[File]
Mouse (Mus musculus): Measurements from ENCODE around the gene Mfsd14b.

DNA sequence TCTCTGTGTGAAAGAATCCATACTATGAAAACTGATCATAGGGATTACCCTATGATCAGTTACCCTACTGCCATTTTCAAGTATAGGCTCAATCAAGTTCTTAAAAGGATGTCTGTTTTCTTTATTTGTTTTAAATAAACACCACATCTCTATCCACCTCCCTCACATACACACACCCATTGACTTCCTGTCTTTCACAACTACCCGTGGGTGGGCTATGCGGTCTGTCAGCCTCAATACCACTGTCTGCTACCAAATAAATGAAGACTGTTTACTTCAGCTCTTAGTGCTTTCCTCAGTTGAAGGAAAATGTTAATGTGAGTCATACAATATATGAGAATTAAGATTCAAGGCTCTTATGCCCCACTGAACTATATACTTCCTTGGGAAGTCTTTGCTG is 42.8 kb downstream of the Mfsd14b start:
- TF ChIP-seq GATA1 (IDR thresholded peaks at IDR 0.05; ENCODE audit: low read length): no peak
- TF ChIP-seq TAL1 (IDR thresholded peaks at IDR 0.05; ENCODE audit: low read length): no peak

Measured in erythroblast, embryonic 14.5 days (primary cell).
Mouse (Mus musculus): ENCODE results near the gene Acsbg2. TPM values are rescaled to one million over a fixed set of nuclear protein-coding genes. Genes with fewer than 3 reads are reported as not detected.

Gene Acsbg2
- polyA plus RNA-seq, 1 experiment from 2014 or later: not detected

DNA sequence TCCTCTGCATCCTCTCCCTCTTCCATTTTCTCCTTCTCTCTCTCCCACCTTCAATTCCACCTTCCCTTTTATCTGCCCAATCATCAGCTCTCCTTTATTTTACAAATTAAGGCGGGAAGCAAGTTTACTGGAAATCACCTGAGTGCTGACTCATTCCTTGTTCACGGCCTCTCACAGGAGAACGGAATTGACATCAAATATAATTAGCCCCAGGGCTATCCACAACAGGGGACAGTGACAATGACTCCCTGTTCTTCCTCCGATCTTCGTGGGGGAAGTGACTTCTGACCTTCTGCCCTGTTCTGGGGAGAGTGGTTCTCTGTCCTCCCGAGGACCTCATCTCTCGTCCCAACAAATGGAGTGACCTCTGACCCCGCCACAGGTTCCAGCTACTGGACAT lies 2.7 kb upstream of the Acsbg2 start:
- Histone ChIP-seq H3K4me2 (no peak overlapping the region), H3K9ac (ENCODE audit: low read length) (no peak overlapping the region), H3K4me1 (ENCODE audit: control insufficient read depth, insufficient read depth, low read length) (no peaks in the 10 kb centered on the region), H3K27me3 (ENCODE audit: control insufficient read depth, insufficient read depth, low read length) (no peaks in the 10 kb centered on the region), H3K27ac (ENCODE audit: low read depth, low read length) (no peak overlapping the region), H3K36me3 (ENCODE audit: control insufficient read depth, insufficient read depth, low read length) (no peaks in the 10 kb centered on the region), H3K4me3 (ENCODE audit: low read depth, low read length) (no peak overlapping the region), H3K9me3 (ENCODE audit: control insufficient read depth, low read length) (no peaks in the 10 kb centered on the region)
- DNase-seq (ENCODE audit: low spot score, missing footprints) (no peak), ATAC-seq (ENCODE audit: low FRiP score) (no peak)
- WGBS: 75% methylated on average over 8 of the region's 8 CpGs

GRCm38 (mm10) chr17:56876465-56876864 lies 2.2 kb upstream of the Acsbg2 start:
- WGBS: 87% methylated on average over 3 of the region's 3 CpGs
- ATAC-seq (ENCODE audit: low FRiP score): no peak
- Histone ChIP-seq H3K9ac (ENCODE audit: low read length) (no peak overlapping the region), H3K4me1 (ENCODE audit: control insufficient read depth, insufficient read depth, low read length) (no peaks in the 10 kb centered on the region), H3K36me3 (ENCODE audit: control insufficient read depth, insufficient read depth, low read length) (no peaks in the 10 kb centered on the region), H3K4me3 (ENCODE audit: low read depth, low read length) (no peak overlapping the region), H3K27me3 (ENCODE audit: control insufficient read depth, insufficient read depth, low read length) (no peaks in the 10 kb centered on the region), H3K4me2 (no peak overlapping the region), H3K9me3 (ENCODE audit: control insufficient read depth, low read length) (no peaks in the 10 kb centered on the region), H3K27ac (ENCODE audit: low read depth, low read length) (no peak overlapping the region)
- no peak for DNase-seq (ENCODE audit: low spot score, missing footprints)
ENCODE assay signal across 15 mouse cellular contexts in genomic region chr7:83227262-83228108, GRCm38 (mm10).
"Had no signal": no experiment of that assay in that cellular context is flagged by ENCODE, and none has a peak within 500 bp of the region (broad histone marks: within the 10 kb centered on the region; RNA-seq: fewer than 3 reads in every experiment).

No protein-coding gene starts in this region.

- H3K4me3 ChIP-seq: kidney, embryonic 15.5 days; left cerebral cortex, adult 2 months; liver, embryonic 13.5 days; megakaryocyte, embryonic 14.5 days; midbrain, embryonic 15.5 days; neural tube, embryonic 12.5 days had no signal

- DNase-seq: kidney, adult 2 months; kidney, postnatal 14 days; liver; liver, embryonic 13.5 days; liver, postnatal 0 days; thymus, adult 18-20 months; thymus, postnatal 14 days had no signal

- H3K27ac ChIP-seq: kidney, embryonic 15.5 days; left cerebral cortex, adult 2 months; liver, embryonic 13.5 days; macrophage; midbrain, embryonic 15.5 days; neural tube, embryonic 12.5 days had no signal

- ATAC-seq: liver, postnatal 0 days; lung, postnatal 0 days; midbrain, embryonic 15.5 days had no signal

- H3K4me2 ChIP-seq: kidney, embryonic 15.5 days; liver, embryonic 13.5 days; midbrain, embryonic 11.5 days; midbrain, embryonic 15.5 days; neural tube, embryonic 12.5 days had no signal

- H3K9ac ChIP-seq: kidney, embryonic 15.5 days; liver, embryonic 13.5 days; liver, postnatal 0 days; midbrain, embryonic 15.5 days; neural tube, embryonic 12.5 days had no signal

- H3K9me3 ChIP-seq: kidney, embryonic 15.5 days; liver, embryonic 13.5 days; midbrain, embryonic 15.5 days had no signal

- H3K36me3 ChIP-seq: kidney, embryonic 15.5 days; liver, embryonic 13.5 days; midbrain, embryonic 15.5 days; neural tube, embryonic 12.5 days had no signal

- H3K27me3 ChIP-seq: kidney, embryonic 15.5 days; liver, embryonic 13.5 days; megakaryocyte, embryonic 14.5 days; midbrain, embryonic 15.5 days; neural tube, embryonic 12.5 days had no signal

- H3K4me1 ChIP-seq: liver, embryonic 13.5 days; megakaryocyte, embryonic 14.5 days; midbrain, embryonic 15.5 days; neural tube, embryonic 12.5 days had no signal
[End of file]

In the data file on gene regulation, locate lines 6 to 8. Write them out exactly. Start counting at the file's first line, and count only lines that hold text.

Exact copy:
Mouse (Mus musculus): ENCODE results near the gene Acsbg2. TPM values are rescaled to one million over a fixed set of nuclear protein-coding genes. Genes with fewer than 3 reads are reported as not detected.

Gene Acsbg2
- polyA plus RNA-seq, 1 experiment from 2014 or later: not detected